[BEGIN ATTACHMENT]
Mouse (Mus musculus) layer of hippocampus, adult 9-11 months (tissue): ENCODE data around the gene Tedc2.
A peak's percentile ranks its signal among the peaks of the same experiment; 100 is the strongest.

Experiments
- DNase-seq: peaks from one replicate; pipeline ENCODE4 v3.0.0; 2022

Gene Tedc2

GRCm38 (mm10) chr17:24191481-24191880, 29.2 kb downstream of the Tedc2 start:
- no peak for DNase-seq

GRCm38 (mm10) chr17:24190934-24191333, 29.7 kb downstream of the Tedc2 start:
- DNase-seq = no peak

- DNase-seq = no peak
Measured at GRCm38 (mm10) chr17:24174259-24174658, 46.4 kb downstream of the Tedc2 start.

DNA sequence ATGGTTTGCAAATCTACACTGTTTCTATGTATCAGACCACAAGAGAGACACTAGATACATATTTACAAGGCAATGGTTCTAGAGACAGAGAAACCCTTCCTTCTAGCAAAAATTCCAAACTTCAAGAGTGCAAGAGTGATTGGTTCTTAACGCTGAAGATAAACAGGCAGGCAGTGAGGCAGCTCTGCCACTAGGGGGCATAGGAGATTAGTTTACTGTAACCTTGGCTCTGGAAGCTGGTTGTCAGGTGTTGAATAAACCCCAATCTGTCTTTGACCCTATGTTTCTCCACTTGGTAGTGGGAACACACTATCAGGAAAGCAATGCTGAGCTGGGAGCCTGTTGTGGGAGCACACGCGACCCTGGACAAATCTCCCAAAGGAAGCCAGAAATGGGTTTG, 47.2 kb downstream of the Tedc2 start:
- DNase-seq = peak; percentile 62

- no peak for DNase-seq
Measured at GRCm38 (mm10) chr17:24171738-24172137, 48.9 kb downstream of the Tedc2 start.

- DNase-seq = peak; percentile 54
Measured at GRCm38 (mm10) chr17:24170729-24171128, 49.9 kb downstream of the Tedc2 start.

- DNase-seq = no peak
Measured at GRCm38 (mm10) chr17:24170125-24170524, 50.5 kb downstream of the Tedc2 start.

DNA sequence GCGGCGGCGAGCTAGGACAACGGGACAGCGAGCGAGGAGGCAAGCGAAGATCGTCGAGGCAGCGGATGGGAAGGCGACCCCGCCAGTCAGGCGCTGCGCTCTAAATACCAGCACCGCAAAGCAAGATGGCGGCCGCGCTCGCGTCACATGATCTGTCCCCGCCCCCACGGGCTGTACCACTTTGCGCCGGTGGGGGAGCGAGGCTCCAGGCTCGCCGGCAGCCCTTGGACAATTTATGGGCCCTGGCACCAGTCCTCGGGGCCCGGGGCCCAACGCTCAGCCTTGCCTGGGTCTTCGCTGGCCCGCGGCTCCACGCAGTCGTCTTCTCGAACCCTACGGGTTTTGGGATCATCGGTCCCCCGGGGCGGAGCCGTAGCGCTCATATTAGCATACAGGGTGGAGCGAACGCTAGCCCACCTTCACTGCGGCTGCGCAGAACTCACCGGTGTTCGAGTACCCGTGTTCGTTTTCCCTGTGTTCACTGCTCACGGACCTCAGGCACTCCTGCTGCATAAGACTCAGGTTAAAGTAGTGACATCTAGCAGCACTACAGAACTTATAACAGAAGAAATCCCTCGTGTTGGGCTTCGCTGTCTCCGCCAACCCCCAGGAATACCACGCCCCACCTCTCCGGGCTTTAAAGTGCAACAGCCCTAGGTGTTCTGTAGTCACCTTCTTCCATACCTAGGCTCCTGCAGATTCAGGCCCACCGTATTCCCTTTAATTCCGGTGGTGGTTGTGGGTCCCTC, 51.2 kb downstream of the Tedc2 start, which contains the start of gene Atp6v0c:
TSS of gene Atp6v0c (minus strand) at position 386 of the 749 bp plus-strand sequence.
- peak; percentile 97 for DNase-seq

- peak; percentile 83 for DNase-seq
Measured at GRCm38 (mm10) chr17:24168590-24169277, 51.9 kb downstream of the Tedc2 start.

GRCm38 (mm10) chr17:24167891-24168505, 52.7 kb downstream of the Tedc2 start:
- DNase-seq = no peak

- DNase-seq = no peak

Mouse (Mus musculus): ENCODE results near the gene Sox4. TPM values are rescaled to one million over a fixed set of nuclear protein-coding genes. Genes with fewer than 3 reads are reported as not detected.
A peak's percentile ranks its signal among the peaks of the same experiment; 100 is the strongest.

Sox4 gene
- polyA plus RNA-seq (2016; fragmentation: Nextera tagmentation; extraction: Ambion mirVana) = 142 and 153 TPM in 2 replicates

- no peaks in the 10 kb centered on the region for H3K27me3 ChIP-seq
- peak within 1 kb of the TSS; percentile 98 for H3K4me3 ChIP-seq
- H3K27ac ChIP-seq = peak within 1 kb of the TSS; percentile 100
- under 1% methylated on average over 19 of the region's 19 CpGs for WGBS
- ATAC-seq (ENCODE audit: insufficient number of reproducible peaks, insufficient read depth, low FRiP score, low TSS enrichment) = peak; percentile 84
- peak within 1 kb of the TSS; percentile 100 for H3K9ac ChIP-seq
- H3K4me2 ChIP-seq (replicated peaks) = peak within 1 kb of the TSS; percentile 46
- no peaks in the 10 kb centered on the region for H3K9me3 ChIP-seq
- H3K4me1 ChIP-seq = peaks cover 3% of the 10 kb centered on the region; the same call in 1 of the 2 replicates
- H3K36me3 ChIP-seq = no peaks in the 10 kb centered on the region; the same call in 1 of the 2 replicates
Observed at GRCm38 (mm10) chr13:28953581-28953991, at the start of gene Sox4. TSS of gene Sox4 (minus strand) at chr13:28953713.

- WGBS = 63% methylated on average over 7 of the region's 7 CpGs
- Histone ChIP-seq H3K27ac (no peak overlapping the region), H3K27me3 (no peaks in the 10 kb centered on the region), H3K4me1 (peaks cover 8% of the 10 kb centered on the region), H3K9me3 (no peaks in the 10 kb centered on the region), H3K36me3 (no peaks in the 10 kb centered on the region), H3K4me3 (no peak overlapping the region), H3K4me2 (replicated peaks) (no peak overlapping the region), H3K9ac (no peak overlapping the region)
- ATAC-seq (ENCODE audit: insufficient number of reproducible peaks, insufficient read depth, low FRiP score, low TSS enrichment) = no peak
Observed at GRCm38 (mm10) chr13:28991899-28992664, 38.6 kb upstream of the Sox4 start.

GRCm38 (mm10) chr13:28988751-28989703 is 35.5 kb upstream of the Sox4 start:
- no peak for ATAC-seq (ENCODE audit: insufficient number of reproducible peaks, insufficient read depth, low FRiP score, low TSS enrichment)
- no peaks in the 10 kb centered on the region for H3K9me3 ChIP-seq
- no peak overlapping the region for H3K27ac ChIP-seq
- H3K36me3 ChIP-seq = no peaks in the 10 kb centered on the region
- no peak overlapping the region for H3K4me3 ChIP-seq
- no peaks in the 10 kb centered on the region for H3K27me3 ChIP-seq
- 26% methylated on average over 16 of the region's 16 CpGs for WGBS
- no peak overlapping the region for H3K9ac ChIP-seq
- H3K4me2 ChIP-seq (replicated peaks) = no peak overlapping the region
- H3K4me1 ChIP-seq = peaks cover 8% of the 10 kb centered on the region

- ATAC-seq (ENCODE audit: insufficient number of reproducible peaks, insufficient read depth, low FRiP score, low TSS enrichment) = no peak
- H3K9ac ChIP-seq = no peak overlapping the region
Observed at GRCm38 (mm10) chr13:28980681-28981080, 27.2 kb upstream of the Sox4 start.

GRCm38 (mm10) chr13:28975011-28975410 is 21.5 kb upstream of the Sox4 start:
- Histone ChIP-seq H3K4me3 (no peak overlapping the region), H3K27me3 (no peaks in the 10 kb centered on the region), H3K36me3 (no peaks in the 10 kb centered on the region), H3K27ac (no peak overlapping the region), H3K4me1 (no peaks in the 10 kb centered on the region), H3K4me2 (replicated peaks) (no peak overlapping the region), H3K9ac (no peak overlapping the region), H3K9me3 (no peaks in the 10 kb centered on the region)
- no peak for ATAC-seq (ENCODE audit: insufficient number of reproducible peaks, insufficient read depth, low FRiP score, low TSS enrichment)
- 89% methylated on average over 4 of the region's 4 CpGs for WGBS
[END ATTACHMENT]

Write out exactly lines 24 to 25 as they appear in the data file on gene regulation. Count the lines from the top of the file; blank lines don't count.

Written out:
Measured at GRCm38 (mm10) chr17:24168590-24169277, 51.9 kb downstream of the Tedc2 start.

GRCm38 (mm10) chr17:24167891-24168505, 52.7 kb downstream of the Tedc2 start: